|Publication number||US4603901 A|
|Application number||US 06/682,860|
|Publication date||Aug 5, 1986|
|Filing date||Dec 18, 1984|
|Priority date||Dec 18, 1984|
|Publication number||06682860, 682860, US 4603901 A, US 4603901A, US-A-4603901, US4603901 A, US4603901A|
|Inventors||Kenneth B. McIntosh, Clyde Howard|
|Original Assignee||Mcintosh Kenneth B, Clyde Howard|
|Export Citation||BiBTeX, EndNote, RefMan|
|Patent Citations (6), Referenced by (46), Classifications (7), Legal Events (6)|
|External Links: USPTO, USPTO Assignment, Espacenet|
Elevatable tops or canopies for pickup truck cargo boxes are known. Some examples of the prior art are contained in U.S. Pat. Nos. 3,155,423; 3,447,830 and 3,765,716. These prior art structures have not been widely accepted for a number of reasons. Among the more important reasons working against commercial acceptance are excessive cost of manufacturing and installation and unduly complex operating mechanisms. Some of the prior art camper top operating mechanisms involve scissor-type linkages which can be hazardous to users. A further drawback of known prior art structures is the necessity for drilling, cutting or otherwise altering the pickup truck cargo box when installing the elevatable top. This promotes rusting and lessens the longevity of the cargo box.
The general objective of the present invention is to overcome the above and other drawbacks of the prior art through the provision of a pickup truck cargo box top which is supported and operated by a system of power-operated vertical axis screw jacks installed in existing side board mounts of the cargo box. The arrangement is highly simplified, reliable in operation and eliminates the necessity for drilling or otherwise cutting the metal cargo box of the pickup truck, thereby preventing any acceleration of rusting as a result of utilizing the invention.
Another object of the invention is to provide a lift top for pickup truck cargo boxes which furnishes security in that the top can only be operated while the truck ignition key is in place and the control switch for the motor-driven screw jacks is turned on. This security eliminates the need for costly built-in tool boxes in pickup truck cargo beds which are primarily designed for security reasons.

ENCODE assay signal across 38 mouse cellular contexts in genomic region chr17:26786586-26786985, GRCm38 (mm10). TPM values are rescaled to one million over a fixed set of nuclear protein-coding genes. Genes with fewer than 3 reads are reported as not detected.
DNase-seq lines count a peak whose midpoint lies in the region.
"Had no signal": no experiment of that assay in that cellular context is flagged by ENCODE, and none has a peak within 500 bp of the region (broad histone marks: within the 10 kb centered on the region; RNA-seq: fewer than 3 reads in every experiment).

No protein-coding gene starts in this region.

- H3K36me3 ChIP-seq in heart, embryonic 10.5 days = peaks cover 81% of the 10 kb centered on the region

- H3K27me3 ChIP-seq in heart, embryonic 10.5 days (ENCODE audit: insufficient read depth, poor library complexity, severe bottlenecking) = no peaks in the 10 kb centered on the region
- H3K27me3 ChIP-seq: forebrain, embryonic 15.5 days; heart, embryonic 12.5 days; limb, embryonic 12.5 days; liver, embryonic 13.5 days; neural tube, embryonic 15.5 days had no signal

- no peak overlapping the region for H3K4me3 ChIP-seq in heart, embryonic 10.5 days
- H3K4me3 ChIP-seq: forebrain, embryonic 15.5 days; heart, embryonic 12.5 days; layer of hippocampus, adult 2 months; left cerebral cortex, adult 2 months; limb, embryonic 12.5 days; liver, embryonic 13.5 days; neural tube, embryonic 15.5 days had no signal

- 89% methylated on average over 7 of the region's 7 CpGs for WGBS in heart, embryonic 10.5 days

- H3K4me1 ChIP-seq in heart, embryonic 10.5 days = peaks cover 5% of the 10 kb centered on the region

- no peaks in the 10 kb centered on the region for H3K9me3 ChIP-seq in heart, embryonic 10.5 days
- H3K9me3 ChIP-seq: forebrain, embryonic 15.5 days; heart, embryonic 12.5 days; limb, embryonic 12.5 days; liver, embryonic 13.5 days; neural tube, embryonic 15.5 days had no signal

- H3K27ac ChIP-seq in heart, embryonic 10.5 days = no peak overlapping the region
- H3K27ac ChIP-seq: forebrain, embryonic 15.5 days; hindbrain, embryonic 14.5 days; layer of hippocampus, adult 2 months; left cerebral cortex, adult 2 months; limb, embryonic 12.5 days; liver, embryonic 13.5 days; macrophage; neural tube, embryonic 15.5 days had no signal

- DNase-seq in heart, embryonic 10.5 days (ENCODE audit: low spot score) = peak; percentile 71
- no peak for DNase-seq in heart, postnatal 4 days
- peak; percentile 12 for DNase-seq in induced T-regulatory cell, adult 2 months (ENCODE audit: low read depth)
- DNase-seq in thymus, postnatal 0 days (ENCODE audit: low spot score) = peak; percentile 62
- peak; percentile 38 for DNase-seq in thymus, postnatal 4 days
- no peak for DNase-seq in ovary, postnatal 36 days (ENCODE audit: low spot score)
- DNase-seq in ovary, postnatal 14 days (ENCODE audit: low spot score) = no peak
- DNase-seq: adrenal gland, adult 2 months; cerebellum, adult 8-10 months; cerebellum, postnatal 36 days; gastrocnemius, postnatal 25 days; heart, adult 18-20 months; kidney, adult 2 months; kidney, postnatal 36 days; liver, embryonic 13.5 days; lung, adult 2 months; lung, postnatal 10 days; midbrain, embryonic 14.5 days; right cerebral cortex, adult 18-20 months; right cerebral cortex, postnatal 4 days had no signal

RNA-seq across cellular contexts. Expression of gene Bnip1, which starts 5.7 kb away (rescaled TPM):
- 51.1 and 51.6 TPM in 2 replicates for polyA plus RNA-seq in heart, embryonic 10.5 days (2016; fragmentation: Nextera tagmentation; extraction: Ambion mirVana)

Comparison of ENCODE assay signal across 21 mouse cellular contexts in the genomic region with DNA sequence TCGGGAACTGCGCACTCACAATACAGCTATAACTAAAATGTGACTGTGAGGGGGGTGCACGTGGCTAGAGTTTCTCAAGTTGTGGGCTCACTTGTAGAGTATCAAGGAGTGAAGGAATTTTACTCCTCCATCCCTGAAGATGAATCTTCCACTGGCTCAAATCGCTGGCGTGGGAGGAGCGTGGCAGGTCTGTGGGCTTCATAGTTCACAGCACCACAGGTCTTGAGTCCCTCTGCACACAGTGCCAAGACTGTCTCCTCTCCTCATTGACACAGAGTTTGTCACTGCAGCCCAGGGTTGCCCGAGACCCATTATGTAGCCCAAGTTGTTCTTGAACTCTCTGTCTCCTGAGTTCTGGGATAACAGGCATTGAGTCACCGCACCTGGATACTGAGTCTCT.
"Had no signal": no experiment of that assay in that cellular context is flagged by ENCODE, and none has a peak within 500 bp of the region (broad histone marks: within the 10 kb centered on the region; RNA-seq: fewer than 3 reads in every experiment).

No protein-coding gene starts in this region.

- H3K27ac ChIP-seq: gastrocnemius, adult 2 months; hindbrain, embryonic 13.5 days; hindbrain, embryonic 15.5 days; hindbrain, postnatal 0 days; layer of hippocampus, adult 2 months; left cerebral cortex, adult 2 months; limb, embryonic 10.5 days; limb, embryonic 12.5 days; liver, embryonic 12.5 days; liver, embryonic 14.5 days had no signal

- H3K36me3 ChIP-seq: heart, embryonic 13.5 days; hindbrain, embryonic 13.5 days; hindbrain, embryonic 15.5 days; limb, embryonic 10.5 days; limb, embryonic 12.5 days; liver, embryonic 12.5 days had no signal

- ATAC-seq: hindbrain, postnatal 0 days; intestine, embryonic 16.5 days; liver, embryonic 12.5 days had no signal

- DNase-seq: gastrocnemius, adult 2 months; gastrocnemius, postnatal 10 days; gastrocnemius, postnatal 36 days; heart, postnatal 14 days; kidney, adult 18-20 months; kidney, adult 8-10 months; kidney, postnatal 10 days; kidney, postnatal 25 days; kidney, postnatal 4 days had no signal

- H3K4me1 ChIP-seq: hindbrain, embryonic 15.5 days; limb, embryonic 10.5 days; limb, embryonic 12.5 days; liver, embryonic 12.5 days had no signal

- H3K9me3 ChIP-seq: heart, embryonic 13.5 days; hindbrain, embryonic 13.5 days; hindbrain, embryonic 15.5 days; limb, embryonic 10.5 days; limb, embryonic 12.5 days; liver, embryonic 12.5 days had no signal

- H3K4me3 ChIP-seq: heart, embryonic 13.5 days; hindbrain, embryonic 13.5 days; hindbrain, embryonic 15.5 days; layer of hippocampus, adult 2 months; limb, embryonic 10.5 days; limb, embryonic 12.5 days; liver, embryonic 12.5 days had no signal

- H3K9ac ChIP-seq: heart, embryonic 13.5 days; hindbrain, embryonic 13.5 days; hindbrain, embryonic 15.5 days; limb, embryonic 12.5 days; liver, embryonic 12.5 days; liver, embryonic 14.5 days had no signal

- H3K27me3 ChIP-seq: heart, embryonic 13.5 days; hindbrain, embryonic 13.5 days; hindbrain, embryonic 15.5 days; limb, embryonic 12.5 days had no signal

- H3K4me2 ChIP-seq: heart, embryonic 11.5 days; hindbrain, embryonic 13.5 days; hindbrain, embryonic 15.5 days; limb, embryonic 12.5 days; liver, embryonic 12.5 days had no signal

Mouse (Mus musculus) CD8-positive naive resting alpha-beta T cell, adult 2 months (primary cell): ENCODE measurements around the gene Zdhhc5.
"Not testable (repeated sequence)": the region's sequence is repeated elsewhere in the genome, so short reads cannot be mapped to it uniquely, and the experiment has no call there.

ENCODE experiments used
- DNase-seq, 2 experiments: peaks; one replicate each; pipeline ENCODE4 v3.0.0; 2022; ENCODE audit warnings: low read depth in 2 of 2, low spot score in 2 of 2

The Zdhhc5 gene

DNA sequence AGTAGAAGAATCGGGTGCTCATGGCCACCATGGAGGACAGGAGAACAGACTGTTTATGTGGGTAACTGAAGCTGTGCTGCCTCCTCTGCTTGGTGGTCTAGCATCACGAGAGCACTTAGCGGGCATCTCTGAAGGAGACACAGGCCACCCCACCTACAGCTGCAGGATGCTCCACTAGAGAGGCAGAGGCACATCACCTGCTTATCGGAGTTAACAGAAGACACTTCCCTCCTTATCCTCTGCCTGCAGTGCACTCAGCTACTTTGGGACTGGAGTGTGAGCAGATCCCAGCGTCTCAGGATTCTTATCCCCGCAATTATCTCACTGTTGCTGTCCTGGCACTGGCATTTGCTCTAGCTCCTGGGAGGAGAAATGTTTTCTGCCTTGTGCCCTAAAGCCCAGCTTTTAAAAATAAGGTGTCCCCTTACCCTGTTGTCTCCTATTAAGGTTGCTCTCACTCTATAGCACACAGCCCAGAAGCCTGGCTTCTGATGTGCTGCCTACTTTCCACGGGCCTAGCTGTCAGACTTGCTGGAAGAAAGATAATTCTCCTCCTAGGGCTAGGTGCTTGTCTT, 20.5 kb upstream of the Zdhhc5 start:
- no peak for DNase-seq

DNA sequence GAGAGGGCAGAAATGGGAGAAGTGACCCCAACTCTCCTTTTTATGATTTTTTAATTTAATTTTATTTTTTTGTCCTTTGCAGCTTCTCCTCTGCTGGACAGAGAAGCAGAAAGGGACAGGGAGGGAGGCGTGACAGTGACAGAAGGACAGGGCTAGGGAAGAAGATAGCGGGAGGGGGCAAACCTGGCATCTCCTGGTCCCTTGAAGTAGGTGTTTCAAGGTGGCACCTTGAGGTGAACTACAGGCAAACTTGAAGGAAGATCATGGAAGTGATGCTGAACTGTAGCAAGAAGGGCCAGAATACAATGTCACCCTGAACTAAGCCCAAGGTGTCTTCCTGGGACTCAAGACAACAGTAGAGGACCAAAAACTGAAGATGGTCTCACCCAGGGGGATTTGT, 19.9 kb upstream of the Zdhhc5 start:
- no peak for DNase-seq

Still another object of the invention is to provide a lift top for pickup truck cargo boxes which is equipped with pull-down side curtains, facilitating conversion of the vehicle to a true recreational vehicle.
Other features and advantages of the invention will become apparent during the course of the following detailed description.
FIG. 1 is a side elevation of a pickup truck equipped with a liftable cargo box top according to the present invention.
FIG. 2 is a vertical section taken on line 2--2 of FIG. 1.
FIG. 3 is an enlarged fragmentary vertical section taken on line 3--3 of FIG. 2.
FIG. 4 is a perspective view of the invention with the cargo box top elevated and side curtains pulled down to form a camper enclosure.
FIG. 5 is a fragmentary vertical section taken through one side curtain and associated elements.
Referring to the drawings in detail wherein like numerals designate like parts, a pickup truck 10 includes a cargo box 11 to which the present invention is applied. The two side walls of the cargo box 11 contain built-in hollow vertical mounts 12 for side boards, not shown. These side board mounts are utilized for the installation of four vertical axis screw jacks 13 in the present invention, as will be further described. The pickup truck 10 is conventional and its further details of construction are unimportant to a proper understanding of the invention.
A camper top 14 or canopy of any conventional type includes a bottom continuous marginal flange 15 along its two sides and front, and this flange is equipped with a weather seal 16, as best shown in FIG. 5.
The bases 17 of the four screw jacks 13 are engaged in anchoring sockets 18 provided at the bottoms of the side board mounts 12 and may be secured by pins 19 or the like. The screw jacks 13 per se are conventional and each includes an upper smaller screw shaft 20 operatively engaged with a lower larger screw shaft 21, the latter being threadedly engaged in the non-rotatable base 17 held by the socket 18.